AP
In this photo released by Korean Central News Agency via Korea News Service, Monday, Aug. 2, North Koreans perform at the Arirang Festival at May Day Stadium in Pyongyang, North Korea. The text in the background reads "Our country is prosperous."
By
updated 8/3/2010 5:53:42 AM ET 2010-08-03T09:53:42

North Korea threatened to retaliate against South Korea over its planned naval drills near the sea border as Pyongyang opened this year's massive dance and gymnastics performance known as the Arirang Festival.

Named after a traditional Korean love song, the show typically features thousands of gymnasts in synchronized maneuvers and giant mosaics formed by children turning pieces of colored paper. Versions of the mass games have been staged in 2002, 2005, 2007, 2008, and 2009.

The festival came as the United States seeks to cut off North Korea's illicit moneymaking sources by freezing the assets of those who help the regime fund its nuclear weapons program.

The U.S. measures will pinpoint "illicit and deceptive" activities such as drug trafficking, currency counterfeiting and the banned trade in conventional arms, Robert Einhorn, the State Department's special adviser for nonproliferation and arms control, said in Seoul on Monday.

Naval threat
The North's official Korean Central News Agency said that the military would crush the naval drills with a powerful physical blow and warned all civilian ships to stay away from areas near the sea border.

South Korea plans to hold five-day naval drills in the Yellow sea, including near the border, beginning Thursday in response to the March sinking of a South Korean warship blamed on North Korea.

North Korea vehemently denies involvement in the sinking of the 1,200-ton Cheonan, and has demanded that its own investigators be allowed to visit to South Korea to examine the results. Seoul has rejected the North's repeated requests.

The North's military denounced South Korea's planned drills as political provocations aimed at keeping the current sea border — the scene of deadly skirmishes between the two sides in 1999, 2002 and last year.

South Korea's Defense Ministry officials were not immediately available for comment.

The western maritime boundary has long been considered a flash point between the two Koreas because the North does not recognize a line the United Nations unilaterally drew at the end of the 1950-53 Korean War.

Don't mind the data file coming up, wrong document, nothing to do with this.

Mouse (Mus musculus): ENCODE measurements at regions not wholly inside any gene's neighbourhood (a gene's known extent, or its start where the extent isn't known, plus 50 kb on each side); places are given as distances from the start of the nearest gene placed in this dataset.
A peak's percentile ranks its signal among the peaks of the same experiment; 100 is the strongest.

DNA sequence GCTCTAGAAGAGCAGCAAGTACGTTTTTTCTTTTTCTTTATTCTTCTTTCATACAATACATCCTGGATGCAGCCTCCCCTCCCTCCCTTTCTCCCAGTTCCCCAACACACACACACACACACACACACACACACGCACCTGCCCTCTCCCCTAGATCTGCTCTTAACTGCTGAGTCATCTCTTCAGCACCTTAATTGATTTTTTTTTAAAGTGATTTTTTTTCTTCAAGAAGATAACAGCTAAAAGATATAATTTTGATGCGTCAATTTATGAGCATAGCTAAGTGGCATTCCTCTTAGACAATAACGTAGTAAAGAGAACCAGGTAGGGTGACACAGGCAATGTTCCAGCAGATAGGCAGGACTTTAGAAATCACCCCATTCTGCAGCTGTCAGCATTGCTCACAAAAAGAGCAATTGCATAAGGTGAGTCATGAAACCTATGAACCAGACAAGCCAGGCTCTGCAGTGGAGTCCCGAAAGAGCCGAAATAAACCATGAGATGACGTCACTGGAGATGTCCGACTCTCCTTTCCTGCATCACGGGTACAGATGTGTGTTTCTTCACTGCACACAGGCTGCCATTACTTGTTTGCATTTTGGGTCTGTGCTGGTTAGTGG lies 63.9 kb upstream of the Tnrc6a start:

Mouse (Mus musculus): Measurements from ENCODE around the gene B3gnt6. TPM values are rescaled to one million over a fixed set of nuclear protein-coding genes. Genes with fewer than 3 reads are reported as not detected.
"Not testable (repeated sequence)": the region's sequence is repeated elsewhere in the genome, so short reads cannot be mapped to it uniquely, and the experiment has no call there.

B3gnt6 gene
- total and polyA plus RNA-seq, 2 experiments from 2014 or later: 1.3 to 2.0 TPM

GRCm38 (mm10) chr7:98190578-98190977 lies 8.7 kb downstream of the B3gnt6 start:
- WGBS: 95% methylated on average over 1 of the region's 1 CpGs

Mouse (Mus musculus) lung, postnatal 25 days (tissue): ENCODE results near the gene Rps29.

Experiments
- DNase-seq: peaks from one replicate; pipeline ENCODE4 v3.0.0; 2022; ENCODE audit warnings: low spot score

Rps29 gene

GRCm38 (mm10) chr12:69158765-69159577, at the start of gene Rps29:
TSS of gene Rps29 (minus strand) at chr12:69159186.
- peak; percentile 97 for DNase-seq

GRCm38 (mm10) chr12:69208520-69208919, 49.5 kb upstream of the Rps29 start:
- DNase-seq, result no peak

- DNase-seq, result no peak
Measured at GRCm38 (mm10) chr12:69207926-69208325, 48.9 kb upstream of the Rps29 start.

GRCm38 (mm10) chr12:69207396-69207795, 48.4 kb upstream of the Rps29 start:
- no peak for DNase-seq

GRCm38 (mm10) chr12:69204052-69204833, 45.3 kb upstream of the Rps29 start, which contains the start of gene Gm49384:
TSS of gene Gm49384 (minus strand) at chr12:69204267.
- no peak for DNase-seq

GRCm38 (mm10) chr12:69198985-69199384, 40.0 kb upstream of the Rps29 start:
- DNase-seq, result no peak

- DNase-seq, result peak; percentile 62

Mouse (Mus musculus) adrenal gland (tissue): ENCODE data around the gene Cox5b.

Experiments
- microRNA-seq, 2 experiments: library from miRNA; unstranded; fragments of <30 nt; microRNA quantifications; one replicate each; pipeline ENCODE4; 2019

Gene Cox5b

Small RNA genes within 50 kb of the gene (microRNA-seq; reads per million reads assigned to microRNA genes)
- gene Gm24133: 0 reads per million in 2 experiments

Last month, South Korea and the United States held naval drills in the East Sea off the coast of the Korean peninsula to warn the North that further provocations will not be tolerated.

  1. The death of Kim Jong Il
    1. Report: Red skies, stormy seas marked Kim's death
    2. Circumstances of Kim Jong Il's death fabricated?
    3. Politics trump hunger in N.Korea
    4. Slideshow: The life of Kim Jong ll
    5. Source: Military coup in N. Korea 'unlikely'
    6. NYT: In Kim's death, an extensive intelligence failure
    7. Cartoons: The life and death of Kim Jong Il
    8. Analysis: Opportunities, dangers loom over N. Korea
    9. Even in death, details of Kim Jong Il's life elusive
    10. Kim Jong Il remembered as 'Team America' star

The North had threatened to respond to the joint military exercises with powerful nuclear deterrence, though there was no sign of unusual North Korean military activity during the drills.

Pyongyang routinely accuses the U.S. and South Korea of staging the military drills as a rehearsal for an attack on North Korea. Washington and Seoul say the exercises are purely defensive and that they have no intention of invading the North.

Festival spectacle
Senior North Korean officials, including Yang Hyong Sop, vice president of the Presidium of the Supreme People's Assembly, watched the opening performance at Pyongyang's May Day Stadium on Monday evening, according to the KCNA. The festival will run through to Oct. 10.

KCNA said spectators were mesmerized by performers who presented dynamic gymnastic movements, beautiful music, elegant dances, ever-changing background scenes and gorgeous electronic displays.

"It's very great, really great, fantastic theater here and performing is perfect. That's one of the best things in North Korea I have seen," Andreas Heckes, a German tourist told international TV news agency APTN.

Kim Yong-hyun, a professor of North Korean affairs at Seoul's Dongguk University, said the festival is aimed at solidifying the North's internal unity.

The festival made its debut in 2002 to commemorate the birth of the North's late founding leader Kim Il Sung, father of the North's current leader Kim Jong Il.

It has been criticized as a propaganda tool achieved through the rigid and disciplined training of its young performers.

Over the years, the festival has attracted more than 12 million people, including 118,000 foreigners, according to a recent report of the North's Rodong Sinmun newspaper.

In 2000, Kim Jong Il took visiting then U.S. Secretary of State Madeleine Albright to a mass performance that was a precursor to the Arirang show, the highlight of which was a giant mosaic displaying a rocket flying into the sky.

Copyright 2010 The Associated Press. All rights reserved. This material may not be published, broadcast, rewritten or redistributed.

Discuss:

Discussion comments

,

Most active discussions

  1. votes comments
  2. votes comments
  3. votes comments
  4. votes comments